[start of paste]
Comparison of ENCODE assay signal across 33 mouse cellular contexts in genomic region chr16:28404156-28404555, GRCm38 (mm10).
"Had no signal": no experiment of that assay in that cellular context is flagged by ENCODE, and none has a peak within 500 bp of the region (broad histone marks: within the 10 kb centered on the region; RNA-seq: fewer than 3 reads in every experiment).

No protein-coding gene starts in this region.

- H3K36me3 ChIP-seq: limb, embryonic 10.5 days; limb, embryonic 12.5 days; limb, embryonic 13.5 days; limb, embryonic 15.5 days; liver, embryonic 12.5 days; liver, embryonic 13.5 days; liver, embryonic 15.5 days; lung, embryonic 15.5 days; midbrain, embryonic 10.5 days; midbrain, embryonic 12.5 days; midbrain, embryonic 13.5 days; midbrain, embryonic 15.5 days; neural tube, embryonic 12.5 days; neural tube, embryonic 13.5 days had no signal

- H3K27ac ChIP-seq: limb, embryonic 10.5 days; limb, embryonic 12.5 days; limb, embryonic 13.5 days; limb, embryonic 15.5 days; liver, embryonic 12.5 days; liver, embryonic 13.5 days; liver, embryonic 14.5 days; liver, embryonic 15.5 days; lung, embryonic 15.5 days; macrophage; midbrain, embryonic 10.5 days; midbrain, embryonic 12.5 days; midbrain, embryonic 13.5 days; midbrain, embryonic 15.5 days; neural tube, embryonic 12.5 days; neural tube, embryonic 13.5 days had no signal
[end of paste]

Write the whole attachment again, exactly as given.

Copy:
Comparison of ENCODE assay signal across 33 mouse cellular contexts in genomic region chr16:28404156-28404555, GRCm38 (mm10).
"Had no signal": no experiment of that assay in that cellular context is flagged by ENCODE, and none has a peak within 500 bp of the region (broad histone marks: within the 10 kb centered on the region; RNA-seq: fewer than 3 reads in every experiment).

No protein-coding gene starts in this region.

- H3K36me3 ChIP-seq: limb, embryonic 10.5 days; limb, embryonic 12.5 days; limb, embryonic 13.5 days; limb, embryonic 15.5 days; liver, embryonic 12.5 days; liver, embryonic 13.5 days; liver, embryonic 15.5 days; lung, embryonic 15.5 days; midbrain, embryonic 10.5 days; midbrain, embryonic 12.5 days; midbrain, embryonic 13.5 days; midbrain, embryonic 15.5 days; neural tube, embryonic 12.5 days; neural tube, embryonic 13.5 days had no signal

- H3K27ac ChIP-seq: limb, embryonic 10.5 days; limb, embryonic 12.5 days; limb, embryonic 13.5 days; limb, embryonic 15.5 days; liver, embryonic 12.5 days; liver, embryonic 13.5 days; liver, embryonic 14.5 days; liver, embryonic 15.5 days; lung, embryonic 15.5 days; macrophage; midbrain, embryonic 10.5 days; midbrain, embryonic 12.5 days; midbrain, embryonic 13.5 days; midbrain, embryonic 15.5 days; neural tube, embryonic 12.5 days; neural tube, embryonic 13.5 days had no signal